Ms Debra Osborne
Ms Debra Osborne of Swinburne University of Technology was awarded $104,879 for the proposed PhD Scholarship thesis titled:
Using User-guided Design to build, implement and evaluate a clinical decision support system for suicidal risk in general medical practice
GPs and primary care services are ideally placed to detect suicidal risk because people contemplating suicide often make an appointment to visit their GP. However, lack of GP time and patient reluctance to speak of suicidal thoughts often mean that GPs fail to detect this risk. While suicidal risk detection and assessment processes have been developed, their use within primary care is often problematic due to organisational constraints and lack of supporting referral and monitoring systems. For example, even when risk is detected GPs report difficulties managing the risk due to lack of training, systems and protocols around referral and support services.
Swinburne University staff published data collected via an electronic psychological assessment tool, which accurately predicted the presence of suicidal ideation from responses on social connection, coping confidence, psychological distress and substance use, and also conducted health professional focus groups to examine acceptability of using the screen in practice to better identify and respond to suicide risk. The screen was thought to offer a quick and non-threatening way to assess risk and contributors to risk, however, questions about how to best use this in practice were raised.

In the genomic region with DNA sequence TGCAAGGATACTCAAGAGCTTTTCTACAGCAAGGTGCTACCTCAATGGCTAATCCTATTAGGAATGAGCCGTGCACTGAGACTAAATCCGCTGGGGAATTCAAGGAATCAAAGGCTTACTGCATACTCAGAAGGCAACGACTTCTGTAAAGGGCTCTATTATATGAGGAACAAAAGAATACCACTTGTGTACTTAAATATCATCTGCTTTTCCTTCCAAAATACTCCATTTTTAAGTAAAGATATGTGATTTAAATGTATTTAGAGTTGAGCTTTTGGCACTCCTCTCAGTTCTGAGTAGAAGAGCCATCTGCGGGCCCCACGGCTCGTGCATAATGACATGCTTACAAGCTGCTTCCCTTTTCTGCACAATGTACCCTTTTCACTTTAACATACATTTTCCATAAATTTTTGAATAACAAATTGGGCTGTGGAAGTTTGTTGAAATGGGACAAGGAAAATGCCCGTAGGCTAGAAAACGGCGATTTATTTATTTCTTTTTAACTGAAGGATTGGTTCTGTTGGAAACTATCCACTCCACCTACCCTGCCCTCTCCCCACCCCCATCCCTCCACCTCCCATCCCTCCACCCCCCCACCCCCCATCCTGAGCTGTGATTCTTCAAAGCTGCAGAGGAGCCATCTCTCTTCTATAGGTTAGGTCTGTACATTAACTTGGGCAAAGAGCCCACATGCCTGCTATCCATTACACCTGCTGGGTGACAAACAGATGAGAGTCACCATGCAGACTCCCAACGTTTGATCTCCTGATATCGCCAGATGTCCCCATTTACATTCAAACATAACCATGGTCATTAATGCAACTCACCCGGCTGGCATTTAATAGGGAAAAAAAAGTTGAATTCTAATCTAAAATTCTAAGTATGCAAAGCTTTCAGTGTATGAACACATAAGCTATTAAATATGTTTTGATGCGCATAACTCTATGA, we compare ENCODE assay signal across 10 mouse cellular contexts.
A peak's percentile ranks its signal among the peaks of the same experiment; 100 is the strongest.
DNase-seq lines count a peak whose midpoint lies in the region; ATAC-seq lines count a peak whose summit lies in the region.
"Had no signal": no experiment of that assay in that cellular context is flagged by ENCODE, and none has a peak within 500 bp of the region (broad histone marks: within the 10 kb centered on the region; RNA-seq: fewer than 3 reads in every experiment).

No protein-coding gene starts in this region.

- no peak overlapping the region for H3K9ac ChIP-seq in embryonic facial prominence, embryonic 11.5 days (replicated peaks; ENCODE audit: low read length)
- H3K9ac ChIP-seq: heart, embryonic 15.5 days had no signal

This PhD aims to build on this research to use user-guided design to examine how health professionals and patients would use such a screen, desired functionality from a Clinical Decision Support Tool (CDST) that embeds this in practice, and enablers/barriers for use. This will help implement and trial the screen and CDST in a university health centre which responds to a high proportion of mental health presentations.
In a statement, Ms Osborne explains:
“In my current position I work daily with suicidal people — including those who have attempted suicide. Sadly I don’t get to work with those who have completed suicide. Often these are young people who do not want to die but see no other solution to their problems. So being able to research ways to more easily identify those who are suicidal and help GPs and other professionals intervene earlier (such as at GP clinics which many attend) to get people the help they need is important. It is not just about helping these individuals live — hopefully it is about intervening early enough that they can access the tools and supports they need to make a life worth living.”
For more information on the funding opportunities available through the Suicide Prevention Research Fund please visit this page.